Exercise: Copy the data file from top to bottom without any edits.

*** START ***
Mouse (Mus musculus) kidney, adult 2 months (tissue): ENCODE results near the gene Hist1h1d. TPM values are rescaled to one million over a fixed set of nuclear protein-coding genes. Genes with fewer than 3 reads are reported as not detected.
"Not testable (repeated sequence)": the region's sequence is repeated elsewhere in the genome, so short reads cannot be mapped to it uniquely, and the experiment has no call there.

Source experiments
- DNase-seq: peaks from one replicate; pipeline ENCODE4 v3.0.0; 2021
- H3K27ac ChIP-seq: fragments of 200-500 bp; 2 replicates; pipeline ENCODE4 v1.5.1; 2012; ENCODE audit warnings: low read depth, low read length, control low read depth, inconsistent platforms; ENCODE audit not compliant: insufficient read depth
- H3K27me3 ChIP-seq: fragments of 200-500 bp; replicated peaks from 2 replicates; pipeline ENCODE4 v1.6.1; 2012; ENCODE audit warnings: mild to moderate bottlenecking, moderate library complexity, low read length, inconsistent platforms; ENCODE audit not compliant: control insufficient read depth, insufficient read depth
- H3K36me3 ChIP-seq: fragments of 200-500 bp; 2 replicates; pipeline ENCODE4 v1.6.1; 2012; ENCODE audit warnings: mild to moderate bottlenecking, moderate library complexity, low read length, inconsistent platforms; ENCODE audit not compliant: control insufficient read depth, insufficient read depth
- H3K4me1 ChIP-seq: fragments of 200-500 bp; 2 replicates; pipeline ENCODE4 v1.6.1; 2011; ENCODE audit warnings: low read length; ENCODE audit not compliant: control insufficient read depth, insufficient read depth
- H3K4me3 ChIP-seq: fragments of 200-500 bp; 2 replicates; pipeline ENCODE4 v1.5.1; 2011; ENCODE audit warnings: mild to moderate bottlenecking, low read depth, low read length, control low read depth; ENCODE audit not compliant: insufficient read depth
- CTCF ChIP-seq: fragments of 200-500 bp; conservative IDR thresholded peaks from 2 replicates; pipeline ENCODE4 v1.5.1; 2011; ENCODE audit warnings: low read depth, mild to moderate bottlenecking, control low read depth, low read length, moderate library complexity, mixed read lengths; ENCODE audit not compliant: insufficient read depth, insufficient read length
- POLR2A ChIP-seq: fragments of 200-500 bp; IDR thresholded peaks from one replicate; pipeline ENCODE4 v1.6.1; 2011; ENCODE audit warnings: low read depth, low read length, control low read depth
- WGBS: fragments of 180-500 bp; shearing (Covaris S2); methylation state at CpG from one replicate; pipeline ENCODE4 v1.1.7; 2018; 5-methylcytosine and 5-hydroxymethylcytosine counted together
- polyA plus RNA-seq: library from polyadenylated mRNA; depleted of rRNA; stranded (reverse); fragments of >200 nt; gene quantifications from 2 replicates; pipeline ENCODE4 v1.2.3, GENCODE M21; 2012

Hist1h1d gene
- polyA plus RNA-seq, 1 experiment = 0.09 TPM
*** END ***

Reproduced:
Mouse (Mus musculus) kidney, adult 2 months (tissue): ENCODE results near the gene Hist1h1d. TPM values are rescaled to one million over a fixed set of nuclear protein-coding genes. Genes with fewer than 3 reads are reported as not detected.
"Not testable (repeated sequence)": the region's sequence is repeated elsewhere in the genome, so short reads cannot be mapped to it uniquely, and the experiment has no call there.

Source experiments
- DNase-seq: peaks from one replicate; pipeline ENCODE4 v3.0.0; 2021
- H3K27ac ChIP-seq: fragments of 200-500 bp; 2 replicates; pipeline ENCODE4 v1.5.1; 2012; ENCODE audit warnings: low read depth, low read length, control low read depth, inconsistent platforms; ENCODE audit not compliant: insufficient read depth
- H3K27me3 ChIP-seq: fragments of 200-500 bp; replicated peaks from 2 replicates; pipeline ENCODE4 v1.6.1; 2012; ENCODE audit warnings: mild to moderate bottlenecking, moderate library complexity, low read length, inconsistent platforms; ENCODE audit not compliant: control insufficient read depth, insufficient read depth
- H3K36me3 ChIP-seq: fragments of 200-500 bp; 2 replicates; pipeline ENCODE4 v1.6.1; 2012; ENCODE audit warnings: mild to moderate bottlenecking, moderate library complexity, low read length, inconsistent platforms; ENCODE audit not compliant: control insufficient read depth, insufficient read depth
- H3K4me1 ChIP-seq: fragments of 200-500 bp; 2 replicates; pipeline ENCODE4 v1.6.1; 2011; ENCODE audit warnings: low read length; ENCODE audit not compliant: control insufficient read depth, insufficient read depth
- H3K4me3 ChIP-seq: fragments of 200-500 bp; 2 replicates; pipeline ENCODE4 v1.5.1; 2011; ENCODE audit warnings: mild to moderate bottlenecking, low read depth, low read length, control low read depth; ENCODE audit not compliant: insufficient read depth
- CTCF ChIP-seq: fragments of 200-500 bp; conservative IDR thresholded peaks from 2 replicates; pipeline ENCODE4 v1.5.1; 2011; ENCODE audit warnings: low read depth, mild to moderate bottlenecking, control low read depth, low read length, moderate library complexity, mixed read lengths; ENCODE audit not compliant: insufficient read depth, insufficient read length
- POLR2A ChIP-seq: fragments of 200-500 bp; IDR thresholded peaks from one replicate; pipeline ENCODE4 v1.6.1; 2011; ENCODE audit warnings: low read depth, low read length, control low read depth
- WGBS: fragments of 180-500 bp; shearing (Covaris S2); methylation state at CpG from one replicate; pipeline ENCODE4 v1.1.7; 2018; 5-methylcytosine and 5-hydroxymethylcytosine counted together
- polyA plus RNA-seq: library from polyadenylated mRNA; depleted of rRNA; stranded (reverse); fragments of >200 nt; gene quantifications from 2 replicates; pipeline ENCODE4 v1.2.3, GENCODE M21; 2012

Hist1h1d gene
- polyA plus RNA-seq, 1 experiment = 0.09 TPM